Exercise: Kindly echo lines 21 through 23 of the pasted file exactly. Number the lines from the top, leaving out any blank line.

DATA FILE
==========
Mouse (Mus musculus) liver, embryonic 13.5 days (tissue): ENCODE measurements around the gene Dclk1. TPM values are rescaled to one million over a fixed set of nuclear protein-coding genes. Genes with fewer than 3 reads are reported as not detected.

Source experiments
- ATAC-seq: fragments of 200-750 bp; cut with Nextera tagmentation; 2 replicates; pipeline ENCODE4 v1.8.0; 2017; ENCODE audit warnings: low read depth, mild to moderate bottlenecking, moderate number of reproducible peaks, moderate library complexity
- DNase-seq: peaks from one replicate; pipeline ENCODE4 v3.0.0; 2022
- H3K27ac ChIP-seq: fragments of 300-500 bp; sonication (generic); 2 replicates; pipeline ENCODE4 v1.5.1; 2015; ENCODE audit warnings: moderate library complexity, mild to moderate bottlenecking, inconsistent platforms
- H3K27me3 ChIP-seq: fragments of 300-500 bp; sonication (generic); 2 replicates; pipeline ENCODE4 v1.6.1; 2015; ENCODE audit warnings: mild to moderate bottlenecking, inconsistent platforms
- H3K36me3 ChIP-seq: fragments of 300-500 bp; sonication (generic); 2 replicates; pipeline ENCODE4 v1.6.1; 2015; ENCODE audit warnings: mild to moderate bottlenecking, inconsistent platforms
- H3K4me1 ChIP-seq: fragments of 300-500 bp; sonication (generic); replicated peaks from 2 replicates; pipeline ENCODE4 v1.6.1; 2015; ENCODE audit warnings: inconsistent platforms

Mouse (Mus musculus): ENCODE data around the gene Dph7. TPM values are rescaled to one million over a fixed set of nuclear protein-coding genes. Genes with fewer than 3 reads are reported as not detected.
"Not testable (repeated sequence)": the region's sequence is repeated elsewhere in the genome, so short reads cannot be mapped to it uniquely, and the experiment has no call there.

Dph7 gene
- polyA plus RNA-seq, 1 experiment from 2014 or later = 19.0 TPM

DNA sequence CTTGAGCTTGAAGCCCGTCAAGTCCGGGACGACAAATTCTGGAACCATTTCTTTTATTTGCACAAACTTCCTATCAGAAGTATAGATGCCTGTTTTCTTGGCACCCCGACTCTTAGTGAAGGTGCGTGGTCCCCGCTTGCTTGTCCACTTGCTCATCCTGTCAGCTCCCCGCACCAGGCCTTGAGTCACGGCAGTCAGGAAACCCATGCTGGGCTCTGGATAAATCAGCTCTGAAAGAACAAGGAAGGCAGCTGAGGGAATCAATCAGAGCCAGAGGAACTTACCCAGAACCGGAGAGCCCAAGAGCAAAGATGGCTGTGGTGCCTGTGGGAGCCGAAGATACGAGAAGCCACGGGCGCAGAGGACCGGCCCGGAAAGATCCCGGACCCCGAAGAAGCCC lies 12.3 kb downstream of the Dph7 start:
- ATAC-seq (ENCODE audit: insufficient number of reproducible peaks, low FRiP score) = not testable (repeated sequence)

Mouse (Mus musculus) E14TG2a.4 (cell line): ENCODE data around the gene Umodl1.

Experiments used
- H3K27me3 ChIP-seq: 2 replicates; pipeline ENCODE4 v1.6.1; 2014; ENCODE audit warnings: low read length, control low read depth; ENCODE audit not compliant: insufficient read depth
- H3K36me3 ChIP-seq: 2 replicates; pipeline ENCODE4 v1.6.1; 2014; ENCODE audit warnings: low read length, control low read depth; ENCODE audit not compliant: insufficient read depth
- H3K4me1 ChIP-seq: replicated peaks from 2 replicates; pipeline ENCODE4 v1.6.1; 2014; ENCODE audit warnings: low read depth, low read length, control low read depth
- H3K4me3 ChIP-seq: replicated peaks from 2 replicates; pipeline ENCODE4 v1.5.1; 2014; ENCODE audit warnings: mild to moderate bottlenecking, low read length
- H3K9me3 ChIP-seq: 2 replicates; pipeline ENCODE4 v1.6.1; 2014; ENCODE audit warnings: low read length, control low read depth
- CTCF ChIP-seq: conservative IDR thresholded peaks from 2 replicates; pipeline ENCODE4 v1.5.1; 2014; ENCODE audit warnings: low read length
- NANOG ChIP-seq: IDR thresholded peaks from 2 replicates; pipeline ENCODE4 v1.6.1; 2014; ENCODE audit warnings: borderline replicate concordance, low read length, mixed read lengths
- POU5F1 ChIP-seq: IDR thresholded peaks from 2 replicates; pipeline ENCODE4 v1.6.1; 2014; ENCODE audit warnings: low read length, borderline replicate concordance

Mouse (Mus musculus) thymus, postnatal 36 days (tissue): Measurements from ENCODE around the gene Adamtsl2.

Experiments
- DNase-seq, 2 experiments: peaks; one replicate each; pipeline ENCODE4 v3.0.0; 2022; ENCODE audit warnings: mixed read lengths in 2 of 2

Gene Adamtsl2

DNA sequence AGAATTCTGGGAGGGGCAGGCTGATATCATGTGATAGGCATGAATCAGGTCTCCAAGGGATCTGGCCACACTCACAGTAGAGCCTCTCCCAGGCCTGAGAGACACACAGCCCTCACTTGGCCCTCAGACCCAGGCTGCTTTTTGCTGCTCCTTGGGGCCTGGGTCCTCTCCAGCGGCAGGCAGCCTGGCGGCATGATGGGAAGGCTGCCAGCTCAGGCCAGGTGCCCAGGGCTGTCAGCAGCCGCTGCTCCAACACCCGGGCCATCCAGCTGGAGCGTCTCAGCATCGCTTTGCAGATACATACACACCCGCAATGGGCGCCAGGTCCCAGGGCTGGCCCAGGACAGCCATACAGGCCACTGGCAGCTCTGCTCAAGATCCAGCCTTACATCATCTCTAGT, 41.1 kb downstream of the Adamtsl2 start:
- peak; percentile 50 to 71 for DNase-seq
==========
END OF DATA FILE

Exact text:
- H3K9me3 ChIP-seq: 2 replicates; pipeline ENCODE4 v1.6.1; 2014; ENCODE audit warnings: low read length, control low read depth
- CTCF ChIP-seq: conservative IDR thresholded peaks from 2 replicates; pipeline ENCODE4 v1.5.1; 2014; ENCODE audit warnings: low read length
- NANOG ChIP-seq: IDR thresholded peaks from 2 replicates; pipeline ENCODE4 v1.6.1; 2014; ENCODE audit warnings: borderline replicate concordance, low read length, mixed read lengths